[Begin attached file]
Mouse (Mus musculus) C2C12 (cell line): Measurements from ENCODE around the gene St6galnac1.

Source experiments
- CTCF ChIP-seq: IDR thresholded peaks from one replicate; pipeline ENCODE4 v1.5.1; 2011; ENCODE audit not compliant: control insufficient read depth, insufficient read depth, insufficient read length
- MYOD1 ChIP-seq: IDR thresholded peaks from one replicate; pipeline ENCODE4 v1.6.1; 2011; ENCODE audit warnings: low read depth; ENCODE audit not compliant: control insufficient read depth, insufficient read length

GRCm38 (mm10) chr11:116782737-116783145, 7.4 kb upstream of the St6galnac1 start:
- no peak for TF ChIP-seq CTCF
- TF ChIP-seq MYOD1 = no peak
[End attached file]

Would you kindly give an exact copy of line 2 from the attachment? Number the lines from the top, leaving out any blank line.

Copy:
Source experiments